There is no single hormone called estrogen. Estrogen is actually a group name for many subtypes. The 3 main subtypes are known as Estrone (E1), Estradiol (E2), and Estriol (E3). Each has unique functions and together they impact over 400 functions in the body.

Estrone (E1), the primary estrogen produced after menopause, is made in the ovaries, adrenal glands and fat cells. High levels may increase the risk of breast and endometrial cancer and blood clots.

Estradiol (E2) is the strongest form of estrogen and present in the highest levels in premenopausal women. High, unbalanced levels of estradiol may increase the risk of breast, uterine, or prostate cancer. Estradiol is often prescribed after menopause to maintain skeletal health and may reduce the risk of cardiovascular disease.

Estriol (E3)is the most abundant, but weakest, form of estrogen. It is mainly secreted by the placenta during pregnancy. Estriol is a protective estrogen which does not stimulate the uterine lining, and does not increase the risk of breast cancer or blood clots. In fact, it is used in Europe to treat breast cancer.

Estrogen (referring to the group of estrogens together) keeps the uterus toned and flexible, increases HDL (the good cholesterol), preserves the elasticity and moisture of the skin, dilates blood vessels, prevents plaque formation in blood vessel walls, and slows down the rate of bone breakdown. In addition, estrogen boosts the synthesis of neurotransmitters (brain chemicals) that affect sleep, mood, memory, libido, and cognitive factors, such as learning and attention span. Estrogen helps skin maintain a youthful plump appearance by increasing the synthesis of collagen.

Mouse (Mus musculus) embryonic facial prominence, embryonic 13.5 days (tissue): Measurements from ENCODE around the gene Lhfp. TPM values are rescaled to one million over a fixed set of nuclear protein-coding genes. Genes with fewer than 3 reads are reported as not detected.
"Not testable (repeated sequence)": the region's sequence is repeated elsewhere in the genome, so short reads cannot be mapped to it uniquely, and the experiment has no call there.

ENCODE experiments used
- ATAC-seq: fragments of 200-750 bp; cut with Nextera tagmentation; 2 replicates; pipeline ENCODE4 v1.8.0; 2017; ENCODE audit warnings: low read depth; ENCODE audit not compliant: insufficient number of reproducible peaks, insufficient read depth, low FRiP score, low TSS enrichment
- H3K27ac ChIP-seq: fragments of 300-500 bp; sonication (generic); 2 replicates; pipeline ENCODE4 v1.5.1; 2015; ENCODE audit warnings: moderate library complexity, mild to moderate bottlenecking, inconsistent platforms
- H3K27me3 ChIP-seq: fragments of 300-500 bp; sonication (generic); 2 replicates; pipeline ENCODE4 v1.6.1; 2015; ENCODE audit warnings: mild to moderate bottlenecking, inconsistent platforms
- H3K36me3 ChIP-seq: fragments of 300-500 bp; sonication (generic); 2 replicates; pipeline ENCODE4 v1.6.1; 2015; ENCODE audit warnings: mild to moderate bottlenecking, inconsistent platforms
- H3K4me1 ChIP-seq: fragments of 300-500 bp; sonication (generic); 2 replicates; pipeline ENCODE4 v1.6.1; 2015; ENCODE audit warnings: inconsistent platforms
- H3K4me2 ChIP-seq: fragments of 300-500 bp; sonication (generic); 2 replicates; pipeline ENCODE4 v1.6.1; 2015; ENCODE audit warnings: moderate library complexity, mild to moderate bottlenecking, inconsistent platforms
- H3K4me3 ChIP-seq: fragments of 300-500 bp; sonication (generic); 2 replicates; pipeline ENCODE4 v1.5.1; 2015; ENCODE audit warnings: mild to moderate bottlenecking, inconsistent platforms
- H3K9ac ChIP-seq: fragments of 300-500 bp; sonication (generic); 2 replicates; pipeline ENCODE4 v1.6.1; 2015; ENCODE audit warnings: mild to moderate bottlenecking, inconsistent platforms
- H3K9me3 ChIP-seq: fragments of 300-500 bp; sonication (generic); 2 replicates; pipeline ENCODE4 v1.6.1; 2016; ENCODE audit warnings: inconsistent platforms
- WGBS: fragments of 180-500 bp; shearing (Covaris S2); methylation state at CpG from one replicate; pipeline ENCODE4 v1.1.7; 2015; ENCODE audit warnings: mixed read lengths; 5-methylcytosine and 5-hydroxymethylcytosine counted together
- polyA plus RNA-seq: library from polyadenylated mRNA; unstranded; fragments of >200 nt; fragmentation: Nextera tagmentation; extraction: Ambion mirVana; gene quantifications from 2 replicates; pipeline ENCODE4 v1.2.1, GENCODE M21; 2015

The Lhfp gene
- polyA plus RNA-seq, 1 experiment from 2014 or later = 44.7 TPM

Estrogen deficiency results in increased inflammation and degeneration of the body. This may be the mechanism behind osteoporosis, senility, heart disease, stroke, loss of muscle mass, and depression seen in estrogen-deficient women. Estrogen deficiency causes many of the symptoms associated with menopause including hot flashes, night sweats, vaginal thinning and dryness, urinary leakage and urinary tract infections, foggy thinking, palpitations, and thinning skin. Restoring declining estrogen levels with bioidentical estrogens may be helpful in relieving many of these symptoms. It may also help reduce the incidence of heart disease, osteoporosis, Alzheimer’s disease and memory disorders frequently seen in menopausal women.

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